The media should refuse to uncritically air their opinions. If PGMOL wants to re-referee matches so that they can look like they are “fair”, they should have a spokesman go on television and face questions. They should have their views challenged. But they can’t have people questioning them because then the whole facade falls apart. It’s easier just to throw Michael Oliver under the bus to make it look like they actually want to get the decisions right. It was a disgusting moment and exposed the PGMOL for the self-serving group that they are. 

As for the match, I know there are a lot of people sitting around today complaining about Mourinho’s “pragmatic” approach to the game. And I agree with them on one point, Mourinho is pragmatic. He’s pragmatic because he is not as tactically astute as people make him out to be. He takes a simplistic approach to the game, buys the very best players, and tells them to go do it. It’s hardly the stuff of genius to buy the very best players and make them play defense first.

But the thing is, he has every right to play that way. As long as his fans are happy, his players are happy, and his owner is happy, he can play any style of football he wants. It’s the opposition’s job to unlock Jose Mourinho’s team and get the win.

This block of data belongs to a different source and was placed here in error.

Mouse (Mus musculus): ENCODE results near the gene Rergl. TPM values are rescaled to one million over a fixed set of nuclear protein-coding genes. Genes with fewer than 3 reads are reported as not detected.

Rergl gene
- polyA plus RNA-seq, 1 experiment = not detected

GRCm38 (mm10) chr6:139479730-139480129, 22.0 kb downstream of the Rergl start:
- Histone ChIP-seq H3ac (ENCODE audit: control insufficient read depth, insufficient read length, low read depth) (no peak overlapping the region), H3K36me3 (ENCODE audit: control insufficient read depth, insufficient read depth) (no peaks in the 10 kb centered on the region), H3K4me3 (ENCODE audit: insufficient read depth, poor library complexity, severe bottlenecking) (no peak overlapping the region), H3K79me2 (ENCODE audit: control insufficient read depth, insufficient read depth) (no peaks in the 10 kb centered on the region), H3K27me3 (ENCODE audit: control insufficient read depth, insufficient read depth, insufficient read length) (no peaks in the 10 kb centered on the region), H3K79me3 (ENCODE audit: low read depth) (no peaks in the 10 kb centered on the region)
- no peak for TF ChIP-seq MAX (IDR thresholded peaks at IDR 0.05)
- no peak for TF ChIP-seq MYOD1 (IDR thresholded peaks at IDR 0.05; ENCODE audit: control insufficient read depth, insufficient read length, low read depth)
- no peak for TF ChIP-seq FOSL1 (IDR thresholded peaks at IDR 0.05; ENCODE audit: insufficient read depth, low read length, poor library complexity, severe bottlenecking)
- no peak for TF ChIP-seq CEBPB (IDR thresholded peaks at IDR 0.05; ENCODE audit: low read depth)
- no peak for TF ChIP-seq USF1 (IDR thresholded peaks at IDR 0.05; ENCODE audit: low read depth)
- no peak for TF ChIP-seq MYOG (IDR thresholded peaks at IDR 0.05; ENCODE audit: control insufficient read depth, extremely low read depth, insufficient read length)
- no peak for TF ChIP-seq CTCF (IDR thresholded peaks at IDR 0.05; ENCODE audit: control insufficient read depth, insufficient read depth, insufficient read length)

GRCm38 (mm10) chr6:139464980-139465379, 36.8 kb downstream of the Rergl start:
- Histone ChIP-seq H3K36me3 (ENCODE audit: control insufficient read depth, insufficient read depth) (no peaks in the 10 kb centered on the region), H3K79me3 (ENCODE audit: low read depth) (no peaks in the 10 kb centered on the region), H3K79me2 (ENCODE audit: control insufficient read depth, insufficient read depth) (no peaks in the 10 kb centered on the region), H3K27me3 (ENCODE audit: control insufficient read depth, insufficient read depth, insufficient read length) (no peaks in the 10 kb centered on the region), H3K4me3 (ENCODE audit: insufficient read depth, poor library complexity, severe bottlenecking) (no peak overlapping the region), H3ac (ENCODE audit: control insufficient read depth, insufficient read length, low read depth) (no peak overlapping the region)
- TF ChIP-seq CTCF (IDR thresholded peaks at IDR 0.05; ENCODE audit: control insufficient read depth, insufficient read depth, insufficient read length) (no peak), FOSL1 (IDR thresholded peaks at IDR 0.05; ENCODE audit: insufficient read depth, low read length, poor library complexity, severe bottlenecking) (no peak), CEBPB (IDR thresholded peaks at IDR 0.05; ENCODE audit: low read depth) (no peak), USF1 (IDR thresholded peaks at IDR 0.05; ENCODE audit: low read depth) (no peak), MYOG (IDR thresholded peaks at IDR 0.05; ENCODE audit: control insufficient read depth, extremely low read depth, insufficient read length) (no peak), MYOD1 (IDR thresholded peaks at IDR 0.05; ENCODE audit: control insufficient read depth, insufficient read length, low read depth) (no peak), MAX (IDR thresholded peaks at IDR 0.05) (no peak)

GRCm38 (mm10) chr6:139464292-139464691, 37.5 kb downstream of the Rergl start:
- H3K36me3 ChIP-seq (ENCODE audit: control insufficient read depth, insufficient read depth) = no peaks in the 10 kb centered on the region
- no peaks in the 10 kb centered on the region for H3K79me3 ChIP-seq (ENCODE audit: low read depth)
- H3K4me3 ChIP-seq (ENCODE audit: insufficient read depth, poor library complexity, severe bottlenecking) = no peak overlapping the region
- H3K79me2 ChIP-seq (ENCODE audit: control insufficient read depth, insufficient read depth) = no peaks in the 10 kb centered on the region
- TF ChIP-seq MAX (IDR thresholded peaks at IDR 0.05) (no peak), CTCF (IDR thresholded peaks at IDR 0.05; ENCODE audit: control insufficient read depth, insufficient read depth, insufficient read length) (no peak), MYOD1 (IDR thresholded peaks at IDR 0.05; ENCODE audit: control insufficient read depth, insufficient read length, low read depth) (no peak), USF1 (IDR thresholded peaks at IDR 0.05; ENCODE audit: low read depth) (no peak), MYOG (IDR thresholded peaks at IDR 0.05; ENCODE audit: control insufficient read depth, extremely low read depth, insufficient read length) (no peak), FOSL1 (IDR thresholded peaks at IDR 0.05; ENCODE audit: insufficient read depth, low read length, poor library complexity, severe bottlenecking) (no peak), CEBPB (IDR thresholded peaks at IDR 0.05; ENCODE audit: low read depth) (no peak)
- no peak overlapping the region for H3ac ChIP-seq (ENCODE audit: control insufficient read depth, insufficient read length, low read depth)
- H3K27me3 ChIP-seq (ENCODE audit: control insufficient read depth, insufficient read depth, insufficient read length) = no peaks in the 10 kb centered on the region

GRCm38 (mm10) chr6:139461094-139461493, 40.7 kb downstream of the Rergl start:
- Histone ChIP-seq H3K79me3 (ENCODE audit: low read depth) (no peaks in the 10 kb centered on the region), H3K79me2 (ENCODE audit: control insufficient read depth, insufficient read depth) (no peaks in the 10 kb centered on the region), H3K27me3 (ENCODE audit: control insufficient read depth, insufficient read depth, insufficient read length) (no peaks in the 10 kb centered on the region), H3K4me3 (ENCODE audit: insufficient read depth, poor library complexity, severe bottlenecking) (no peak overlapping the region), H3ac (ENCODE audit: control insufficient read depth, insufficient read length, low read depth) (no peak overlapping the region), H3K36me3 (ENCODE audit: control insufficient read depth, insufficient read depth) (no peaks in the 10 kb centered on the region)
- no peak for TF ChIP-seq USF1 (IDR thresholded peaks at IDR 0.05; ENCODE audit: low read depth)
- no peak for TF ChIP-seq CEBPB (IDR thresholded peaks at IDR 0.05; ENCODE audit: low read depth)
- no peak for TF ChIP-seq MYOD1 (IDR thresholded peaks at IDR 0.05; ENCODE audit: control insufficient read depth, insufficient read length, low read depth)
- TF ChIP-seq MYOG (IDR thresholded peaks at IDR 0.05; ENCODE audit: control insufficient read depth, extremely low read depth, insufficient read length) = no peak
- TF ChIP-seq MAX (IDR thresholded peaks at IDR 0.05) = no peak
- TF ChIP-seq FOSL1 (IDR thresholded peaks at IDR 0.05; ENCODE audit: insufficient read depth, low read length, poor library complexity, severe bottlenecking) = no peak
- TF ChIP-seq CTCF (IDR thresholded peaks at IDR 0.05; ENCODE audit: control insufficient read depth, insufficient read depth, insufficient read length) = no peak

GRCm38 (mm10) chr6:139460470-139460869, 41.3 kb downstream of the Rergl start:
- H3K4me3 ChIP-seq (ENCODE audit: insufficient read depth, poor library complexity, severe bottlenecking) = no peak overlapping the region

Arsenal tried to do that on Sunday and came up a bit short. Mourinho refused Arsenal the space in the middle of the park which would have allowed the Gunners to attack in a more dangerous area. As a result, Arsenal resorted to playing in long crosses which Terry and Cahill dealt with easily – those two Chelsea defenders are most comfortable when the opponents are playing in crosses for them to head out and least comfortable when nimble attackers are running at them.

I felt Arsenal should have countered with fewer crosses and more attempts to get to the end line and draw the ball back. Arsenal’s three best chances of the match came when their defenders (Monreal, Bellerin, and Koscielny) did exactly that. But Arsenal couldn’t get their shots on target and in the end it looked like a comfortable affair for Chelsea.

I don’t know what else there is to talk about in terms of the match. The Gunners weren’t terrible but just not quite good enough to get the win. It’s not even really disappointing, Arsenal weren’t supposed to win, Chelsea have the far more expensive squad, and the simplistic defense-first tactic is difficult to break down. So, it’s just something that Wenger will need to work on this summer.

In the mean time, Arsenal have a real chance to claim second place and all the glory (money) that goes with it. They also have a chance to win back-to-back FA Cup trophies. In Arsenal’s reality, they should be pragmatic, themselves, and remember to focus on what Peirce called the “conceived sensible effects.”

Uh huh..

Qq